Expanding Your Local and Global Audiences (Session 405, SAA 2009) shared how three institutions of higher education are using the web to reach out to new audiences. While the general public may still hold close the stereotype of archives as of rooms full of boxes of paper (not so different from this Duke image on Flickr: “Mattie Russell, curator of manuscripts, and Jay Luvaas, director of the Flowers Collection, examine the papers of Senator Willis Smith in the library vault.”), the presenters in this session are focused on expanding peoples’ experience of archives beyond boxes of papers locked away in a vault. They are using the web as a tool to reach beyond the walls of their reading rooms and the edges of their campuses.
Duke University Rare Books, Manuscript & Special Collections Library (RBMSCL) : Lynn Eaton (Reference Archivist)
While I didn’t find my way into this session until the start of the next speaker’s presentation, Lynn was kind enough to share with me her personal printout of her presentation slides. The links below and any associated commentary are based solely on my own interpretation of the various screen-shots included.
- Duke Digital Collections
- RBMSCL Finding Aids
- AdViews: A Digital Archive of Vintage Television Commercials – this includes interviews with experts, a TV ads quiz and a wide range of TV ads available via iTunes U.
- Duke Yearlook – a set of Flickr collections displaying images from the Duke University Archives, each focused on a decade or theme related to Duke’s history.
- Duke University Libraries YouTube Channel: example Duke Exhibit: “A Century of Sex Appeals”
- Duke Digital Collections on DukeMobile iPhone application – This wasn’t included in the presentation’s slides – but I spotted it on the YouTube Channel. I downloaded the DukeMobile app onto my iTouch and had a great time exploring the Duke Digital Collections included in the images section of the app. I think it was
University of Nevada Las Vegas (UNLV) Digital Collections: Tom Sommer (University and Technical Services Archivist)
UNLV has experimented with new technologies as they appear. Tom made a point of saying that when they started seeing others provide a feature on their websites, UNLV would find a way to try it out. A great example of this is the addition of a tag cloud and google map to The Boomtown Years collection listed below.
- Howard Hughes Digital Collection – Images displayed in this online exhibition about Howard Hughes, such as this portrait of Howard Hughes, feature the opportunity both to rate and comment on the image. In addition, they provide an RSS feed for every possible metadata attribute (such as location, subject and media type)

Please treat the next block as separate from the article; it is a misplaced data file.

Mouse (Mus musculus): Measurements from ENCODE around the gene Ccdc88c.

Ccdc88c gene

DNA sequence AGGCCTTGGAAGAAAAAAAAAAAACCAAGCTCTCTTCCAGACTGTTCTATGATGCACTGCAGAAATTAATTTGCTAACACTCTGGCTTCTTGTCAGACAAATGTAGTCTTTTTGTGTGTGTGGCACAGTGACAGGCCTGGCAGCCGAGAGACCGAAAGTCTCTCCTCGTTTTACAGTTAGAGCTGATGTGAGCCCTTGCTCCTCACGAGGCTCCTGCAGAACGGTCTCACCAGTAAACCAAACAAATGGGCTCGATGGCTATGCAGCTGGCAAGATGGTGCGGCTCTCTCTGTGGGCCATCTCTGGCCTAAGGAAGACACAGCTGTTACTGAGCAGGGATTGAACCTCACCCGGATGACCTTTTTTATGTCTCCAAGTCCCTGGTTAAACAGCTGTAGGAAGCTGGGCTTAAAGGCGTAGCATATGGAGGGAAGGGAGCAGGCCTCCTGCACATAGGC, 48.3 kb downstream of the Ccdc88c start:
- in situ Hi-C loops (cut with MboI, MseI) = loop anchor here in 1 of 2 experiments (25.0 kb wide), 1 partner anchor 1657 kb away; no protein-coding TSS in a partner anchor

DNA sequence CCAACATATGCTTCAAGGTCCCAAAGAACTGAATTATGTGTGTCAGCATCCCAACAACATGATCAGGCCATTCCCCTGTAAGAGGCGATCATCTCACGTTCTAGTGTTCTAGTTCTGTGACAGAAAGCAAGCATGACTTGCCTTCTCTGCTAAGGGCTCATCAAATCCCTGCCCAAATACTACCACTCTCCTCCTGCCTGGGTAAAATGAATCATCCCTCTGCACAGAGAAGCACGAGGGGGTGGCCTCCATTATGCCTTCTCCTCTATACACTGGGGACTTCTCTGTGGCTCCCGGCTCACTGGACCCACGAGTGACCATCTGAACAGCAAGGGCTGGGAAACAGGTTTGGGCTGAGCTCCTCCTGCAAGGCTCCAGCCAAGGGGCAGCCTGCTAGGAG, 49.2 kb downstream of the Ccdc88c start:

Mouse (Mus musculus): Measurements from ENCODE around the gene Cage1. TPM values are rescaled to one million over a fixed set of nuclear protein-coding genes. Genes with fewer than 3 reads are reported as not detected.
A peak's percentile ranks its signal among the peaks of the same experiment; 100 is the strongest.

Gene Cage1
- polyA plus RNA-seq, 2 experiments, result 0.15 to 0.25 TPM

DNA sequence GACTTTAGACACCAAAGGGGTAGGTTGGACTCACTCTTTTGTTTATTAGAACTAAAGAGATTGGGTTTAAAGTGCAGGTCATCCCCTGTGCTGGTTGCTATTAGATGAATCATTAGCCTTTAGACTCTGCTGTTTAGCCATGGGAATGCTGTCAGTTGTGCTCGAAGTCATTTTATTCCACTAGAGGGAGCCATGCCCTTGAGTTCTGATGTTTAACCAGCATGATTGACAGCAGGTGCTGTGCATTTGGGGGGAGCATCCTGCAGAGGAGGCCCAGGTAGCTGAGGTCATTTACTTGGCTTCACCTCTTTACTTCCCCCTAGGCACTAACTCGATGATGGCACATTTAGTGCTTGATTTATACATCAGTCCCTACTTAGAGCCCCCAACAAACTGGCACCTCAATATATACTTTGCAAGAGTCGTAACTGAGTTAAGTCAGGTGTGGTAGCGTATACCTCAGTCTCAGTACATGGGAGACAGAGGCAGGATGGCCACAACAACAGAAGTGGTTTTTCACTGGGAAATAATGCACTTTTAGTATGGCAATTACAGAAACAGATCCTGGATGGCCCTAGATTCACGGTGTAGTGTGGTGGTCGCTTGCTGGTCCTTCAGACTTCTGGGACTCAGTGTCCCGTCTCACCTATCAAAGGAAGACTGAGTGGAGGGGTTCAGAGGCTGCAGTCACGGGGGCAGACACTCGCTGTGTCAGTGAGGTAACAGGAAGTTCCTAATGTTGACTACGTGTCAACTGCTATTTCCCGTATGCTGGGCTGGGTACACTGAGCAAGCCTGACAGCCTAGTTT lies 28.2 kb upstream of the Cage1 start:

- Southern Nevada: The Boomtown Years – in addition to ratings and comments, this collection adds on display of recent comments, tagging and a google map which ties images to locations in southern Nevada.
- UNLV Special Collections Facebook Page – shares news and updates about projects – launched 2 months ago
Marist first launched their website in 2001 to raise awareness of their collections. They also used listserves and the on-campus newspaper. Utlimately their best tactic was working one-on-one with professors whose interests intersected with their collections. This led to contact with special interest groups. Working with the special interest groups led to new tag and metadata values for their collections.
- Hidden in Plain Sight – online exhibit about fore-edge painting. Includes videos as part of introduction since it is hard to understand through still images. The bibliography receives the most hits.
- Marist Environmental History Project – this ongoing project aims to document who has what information about environmental history. The site includes an extensive list of primary sources as well as a 24 minute oral history: The Enduring Storm: The Story of the Storm King Case and the People Who Launched the Modern Environmental Movement (mp3).
- Intercollegiate Rowing Association Poughkeepsie Regatta – timeline used to guide users to who won each race, PDFs of programs, and extensive bibliographies (including an index of 1000+ NYT articles about the regatta).
- Lowell Thomas Travelogues – a household name during the golden age of radio, Lowell Thomas created extensive multimedia travelogues of his travels around the world. He is credited with making T. E. Lawrence famous as ‘Lawrence of Arabia’. The site was launched as a teaser to the over 1000 linear feet of photos, audio, video & other records which will be available to researchers in October 2009. For a taste of what is coming, check out this Lowell Thomas travelogue video clip – my favorite quote from which is “…come with me on a magic carpet out to the land of history, mystery and romance.”
The archivists at all three of these educational institutions have tried new things and worked hard to share their materials with people beyond the traditional range of a reading room. The promise of the web, and all the tools and techniques it supports, is still being uncovered. It will be up to innovative archivists to keep discovering ways to push the envelope and welcome new audiences from all the corners of the globe.
As is the case with all my session summaries from SAA2009, please accept my apologies in advance for any cases in which I misquote, overly simplify or miss points altogether in the post above. These sessions move fast and my main goal is to capture the core of the ideas presented and exchanged. Feel free to contact me about corrections to my summary either via comments on this post or via my contact form.